Another odious aspect of the Constitution is the amending formula where the Monarchy is concerned. Nearly every other change to the Constitution can be ratified by being passed in both houses of Parliament, and by seven of the ten provincial legislatures representing at least 50% of the population of Canada. But not where the Monarchy is concerned. Changes to Monarchy in Canada require the unanimous consent of Parliament and all ten legislatures. And changes to the section that stipulates that also require unanimity. It’s a padlock on a padlock. All future generations of Canadians were saddled with this provision in 1982 by a group of WASP males born between the wars when the Union Jack was still flying over Parliament Hill. To me, that’s increasingly outrageous, and vastly undemocratic. No matter how many Canadians might like to change it, it would prove nearly impossible to muster that level of agreement. A mere handful of traditionalists could hold back the will of the vast majority of the people if they merely chose to.

That’s what republicans in Canada are up against: a rigged system and foreign law. I’m hardly joking when I say that by far the easiest way for Canada to disestablish the Monarchy would be for Britain to get rid of it.

My preferences for a Canadian head of state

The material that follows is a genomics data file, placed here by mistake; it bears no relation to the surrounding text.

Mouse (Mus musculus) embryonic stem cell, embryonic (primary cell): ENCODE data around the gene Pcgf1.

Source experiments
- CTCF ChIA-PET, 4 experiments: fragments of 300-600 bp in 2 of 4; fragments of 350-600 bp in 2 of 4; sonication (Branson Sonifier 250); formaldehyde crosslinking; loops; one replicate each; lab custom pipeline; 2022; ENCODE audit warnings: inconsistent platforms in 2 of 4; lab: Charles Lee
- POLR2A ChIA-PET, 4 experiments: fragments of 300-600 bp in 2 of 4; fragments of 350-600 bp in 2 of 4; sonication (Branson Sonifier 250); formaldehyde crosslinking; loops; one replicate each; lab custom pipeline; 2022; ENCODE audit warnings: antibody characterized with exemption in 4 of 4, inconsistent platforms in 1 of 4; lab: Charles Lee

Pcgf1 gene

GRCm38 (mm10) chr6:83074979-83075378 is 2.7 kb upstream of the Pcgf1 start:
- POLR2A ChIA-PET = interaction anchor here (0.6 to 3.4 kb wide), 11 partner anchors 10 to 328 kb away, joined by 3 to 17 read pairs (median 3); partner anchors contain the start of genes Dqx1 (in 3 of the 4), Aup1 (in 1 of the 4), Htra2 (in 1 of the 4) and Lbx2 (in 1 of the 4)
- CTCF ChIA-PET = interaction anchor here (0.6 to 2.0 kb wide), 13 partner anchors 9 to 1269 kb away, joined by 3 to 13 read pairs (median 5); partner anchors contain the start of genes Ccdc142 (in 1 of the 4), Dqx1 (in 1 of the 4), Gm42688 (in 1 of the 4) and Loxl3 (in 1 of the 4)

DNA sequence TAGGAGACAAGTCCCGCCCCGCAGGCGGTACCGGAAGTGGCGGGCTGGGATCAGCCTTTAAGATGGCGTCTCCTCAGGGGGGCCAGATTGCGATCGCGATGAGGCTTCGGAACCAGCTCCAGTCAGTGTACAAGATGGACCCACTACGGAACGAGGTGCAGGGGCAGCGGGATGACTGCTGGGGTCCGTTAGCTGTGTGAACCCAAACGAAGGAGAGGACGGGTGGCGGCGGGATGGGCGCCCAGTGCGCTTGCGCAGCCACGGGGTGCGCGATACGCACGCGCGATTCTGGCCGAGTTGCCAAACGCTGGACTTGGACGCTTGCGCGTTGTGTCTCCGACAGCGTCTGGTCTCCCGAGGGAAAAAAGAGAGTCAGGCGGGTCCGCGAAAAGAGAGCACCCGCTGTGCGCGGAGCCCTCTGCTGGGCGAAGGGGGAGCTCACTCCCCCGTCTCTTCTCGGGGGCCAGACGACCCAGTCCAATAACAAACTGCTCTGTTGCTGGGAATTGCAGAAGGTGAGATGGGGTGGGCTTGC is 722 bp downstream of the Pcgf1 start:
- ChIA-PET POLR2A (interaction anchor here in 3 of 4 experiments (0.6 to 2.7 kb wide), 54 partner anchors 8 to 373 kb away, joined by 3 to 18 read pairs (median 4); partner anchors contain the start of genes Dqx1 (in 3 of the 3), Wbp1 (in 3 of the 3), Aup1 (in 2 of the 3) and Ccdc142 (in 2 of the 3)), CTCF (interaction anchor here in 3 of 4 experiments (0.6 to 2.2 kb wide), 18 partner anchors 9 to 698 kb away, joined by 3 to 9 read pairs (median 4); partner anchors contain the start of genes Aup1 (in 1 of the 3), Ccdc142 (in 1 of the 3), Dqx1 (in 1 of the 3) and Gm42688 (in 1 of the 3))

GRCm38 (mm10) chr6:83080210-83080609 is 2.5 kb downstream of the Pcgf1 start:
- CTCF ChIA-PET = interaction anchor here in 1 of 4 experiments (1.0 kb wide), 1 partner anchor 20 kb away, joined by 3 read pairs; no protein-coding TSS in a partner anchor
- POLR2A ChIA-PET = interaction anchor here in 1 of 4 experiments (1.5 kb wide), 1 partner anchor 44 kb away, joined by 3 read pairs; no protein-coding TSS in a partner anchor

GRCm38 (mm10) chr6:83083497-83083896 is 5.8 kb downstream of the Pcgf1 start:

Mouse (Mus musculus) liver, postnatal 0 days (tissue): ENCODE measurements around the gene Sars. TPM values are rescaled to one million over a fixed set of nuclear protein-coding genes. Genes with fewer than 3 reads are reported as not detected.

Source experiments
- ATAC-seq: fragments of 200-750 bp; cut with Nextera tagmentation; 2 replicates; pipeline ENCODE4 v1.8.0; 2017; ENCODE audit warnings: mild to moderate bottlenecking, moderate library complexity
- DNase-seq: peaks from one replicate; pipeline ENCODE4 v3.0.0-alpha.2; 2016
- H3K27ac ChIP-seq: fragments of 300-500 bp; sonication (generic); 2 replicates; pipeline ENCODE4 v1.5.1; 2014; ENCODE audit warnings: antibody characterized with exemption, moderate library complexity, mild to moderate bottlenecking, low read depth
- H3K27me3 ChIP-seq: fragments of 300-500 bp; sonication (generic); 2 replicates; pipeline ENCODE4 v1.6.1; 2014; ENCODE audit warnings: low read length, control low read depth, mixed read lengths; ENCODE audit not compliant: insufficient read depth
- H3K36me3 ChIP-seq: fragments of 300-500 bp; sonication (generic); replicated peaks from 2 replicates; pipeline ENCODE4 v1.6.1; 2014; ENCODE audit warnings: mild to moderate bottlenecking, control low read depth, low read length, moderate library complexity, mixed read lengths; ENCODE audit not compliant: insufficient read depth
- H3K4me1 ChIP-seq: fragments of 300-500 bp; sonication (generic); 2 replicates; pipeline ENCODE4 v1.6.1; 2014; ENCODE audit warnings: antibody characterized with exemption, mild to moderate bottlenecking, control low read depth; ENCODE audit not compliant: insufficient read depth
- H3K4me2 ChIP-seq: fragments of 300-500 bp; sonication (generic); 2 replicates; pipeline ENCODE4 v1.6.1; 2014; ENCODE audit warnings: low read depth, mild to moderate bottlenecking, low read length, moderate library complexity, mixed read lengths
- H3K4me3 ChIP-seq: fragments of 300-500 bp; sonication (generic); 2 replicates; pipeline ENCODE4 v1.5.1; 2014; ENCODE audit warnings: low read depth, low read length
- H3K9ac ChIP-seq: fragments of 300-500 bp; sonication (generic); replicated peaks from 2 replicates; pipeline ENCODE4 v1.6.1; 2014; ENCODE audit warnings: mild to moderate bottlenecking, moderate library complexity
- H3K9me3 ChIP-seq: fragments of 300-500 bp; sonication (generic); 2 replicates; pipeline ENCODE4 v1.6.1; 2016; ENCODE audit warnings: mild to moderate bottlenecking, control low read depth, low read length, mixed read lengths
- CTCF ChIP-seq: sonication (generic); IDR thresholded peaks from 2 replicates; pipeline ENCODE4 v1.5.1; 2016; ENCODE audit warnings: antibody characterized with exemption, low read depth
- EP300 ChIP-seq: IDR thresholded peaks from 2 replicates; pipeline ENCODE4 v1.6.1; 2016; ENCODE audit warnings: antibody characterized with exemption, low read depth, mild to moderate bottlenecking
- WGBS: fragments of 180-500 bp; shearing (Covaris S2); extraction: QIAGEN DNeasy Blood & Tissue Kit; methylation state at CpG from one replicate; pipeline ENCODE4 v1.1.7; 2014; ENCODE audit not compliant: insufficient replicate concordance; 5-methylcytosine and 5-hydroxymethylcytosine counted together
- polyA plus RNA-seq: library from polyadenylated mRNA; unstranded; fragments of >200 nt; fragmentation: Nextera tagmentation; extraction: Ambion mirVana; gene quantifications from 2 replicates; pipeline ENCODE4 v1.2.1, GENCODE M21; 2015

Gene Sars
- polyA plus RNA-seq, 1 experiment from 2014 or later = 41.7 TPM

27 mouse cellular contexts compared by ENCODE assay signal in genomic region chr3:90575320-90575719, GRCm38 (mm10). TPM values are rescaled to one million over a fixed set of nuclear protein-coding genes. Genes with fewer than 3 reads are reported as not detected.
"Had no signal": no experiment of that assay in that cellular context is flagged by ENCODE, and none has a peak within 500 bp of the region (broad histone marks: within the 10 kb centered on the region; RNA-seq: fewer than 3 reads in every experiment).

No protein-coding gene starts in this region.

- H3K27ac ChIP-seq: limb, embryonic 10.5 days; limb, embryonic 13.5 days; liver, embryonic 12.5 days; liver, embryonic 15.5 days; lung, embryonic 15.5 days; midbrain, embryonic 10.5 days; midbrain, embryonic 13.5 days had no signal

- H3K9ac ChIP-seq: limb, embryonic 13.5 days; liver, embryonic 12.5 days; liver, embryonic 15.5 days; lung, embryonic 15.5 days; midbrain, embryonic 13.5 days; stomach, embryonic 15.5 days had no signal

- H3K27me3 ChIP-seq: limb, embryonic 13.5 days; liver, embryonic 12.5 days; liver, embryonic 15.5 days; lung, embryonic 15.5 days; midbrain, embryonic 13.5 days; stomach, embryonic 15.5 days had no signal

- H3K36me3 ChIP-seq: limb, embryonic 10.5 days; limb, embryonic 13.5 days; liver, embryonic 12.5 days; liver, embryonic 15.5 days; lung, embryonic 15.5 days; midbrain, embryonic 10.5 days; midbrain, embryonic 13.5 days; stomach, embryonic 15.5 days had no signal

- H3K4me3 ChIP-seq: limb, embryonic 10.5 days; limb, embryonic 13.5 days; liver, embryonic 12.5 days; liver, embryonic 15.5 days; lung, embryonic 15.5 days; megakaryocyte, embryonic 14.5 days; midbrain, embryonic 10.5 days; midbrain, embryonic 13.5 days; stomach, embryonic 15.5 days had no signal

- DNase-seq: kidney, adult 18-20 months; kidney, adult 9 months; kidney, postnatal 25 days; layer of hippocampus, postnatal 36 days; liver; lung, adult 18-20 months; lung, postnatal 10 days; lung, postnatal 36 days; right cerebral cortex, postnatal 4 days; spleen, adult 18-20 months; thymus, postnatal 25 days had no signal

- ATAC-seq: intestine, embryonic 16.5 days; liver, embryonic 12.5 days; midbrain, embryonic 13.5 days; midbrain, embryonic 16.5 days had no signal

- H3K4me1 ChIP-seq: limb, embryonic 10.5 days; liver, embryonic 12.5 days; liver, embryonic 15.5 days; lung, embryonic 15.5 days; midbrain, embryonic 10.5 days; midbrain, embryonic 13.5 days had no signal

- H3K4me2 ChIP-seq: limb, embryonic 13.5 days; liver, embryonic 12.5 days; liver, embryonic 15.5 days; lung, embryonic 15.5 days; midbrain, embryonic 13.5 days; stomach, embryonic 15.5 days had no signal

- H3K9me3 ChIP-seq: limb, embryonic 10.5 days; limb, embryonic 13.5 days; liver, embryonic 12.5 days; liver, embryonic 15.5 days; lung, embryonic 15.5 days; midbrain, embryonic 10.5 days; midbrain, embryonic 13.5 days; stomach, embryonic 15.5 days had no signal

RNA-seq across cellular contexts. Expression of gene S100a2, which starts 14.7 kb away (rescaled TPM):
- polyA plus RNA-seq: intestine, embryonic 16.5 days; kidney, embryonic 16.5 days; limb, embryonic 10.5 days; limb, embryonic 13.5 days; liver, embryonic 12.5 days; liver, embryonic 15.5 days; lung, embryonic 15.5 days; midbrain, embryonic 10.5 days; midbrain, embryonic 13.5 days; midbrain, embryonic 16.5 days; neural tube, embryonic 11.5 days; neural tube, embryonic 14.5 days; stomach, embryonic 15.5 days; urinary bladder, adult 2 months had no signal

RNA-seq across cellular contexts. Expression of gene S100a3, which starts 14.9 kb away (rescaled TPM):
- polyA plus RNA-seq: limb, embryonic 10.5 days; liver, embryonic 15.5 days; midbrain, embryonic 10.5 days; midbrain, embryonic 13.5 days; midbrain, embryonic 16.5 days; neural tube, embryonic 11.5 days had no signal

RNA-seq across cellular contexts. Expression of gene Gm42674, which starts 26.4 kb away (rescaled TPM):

Nevertheless, it’s worth discussing the project and giving some shape to the idea. So here I’d like to propose my own model for a truly Canadian head of state.

The easiest and most natural thing to do would be to simply take the office of the Governor-General, who represents and acts on behalf of the Queen in Canada, and convert it to a Canadian Presidency. In this, it would not resemble the US Presidency. The job is largely ceremonial, and has few real executive powers except to rein in the government. This is a balance that works extremely well, for the most part, for numerous Commonwealth countries; monarchies and republics. Few of them vest much real power in the head of state, be that the Queen or a president.

One of the things valued in the Queen is her experience due to her length of service. When I was discussing this with P-Doug, the matter came up, and to my delight and surprise, we both independently concluded the identical same time frame for a presidential term: 10-12 years. Whether or not the officeholder would be eligible for more than one term is something the country could work out. But such a long term would enable a Canadian president to preside over and work with several Parliaments. At least three, and possibly more, would fall within the span of a 12-year term. Canadians would get used to a certain person representing the country for roughly half a generation, and then it might be someone else’s turn. Aside from the duration of the term, this is very much like the character of the Irish Presidency (7 years, renewable once; so actually, at potentially 14 years, not altogether different from what I’m proposing).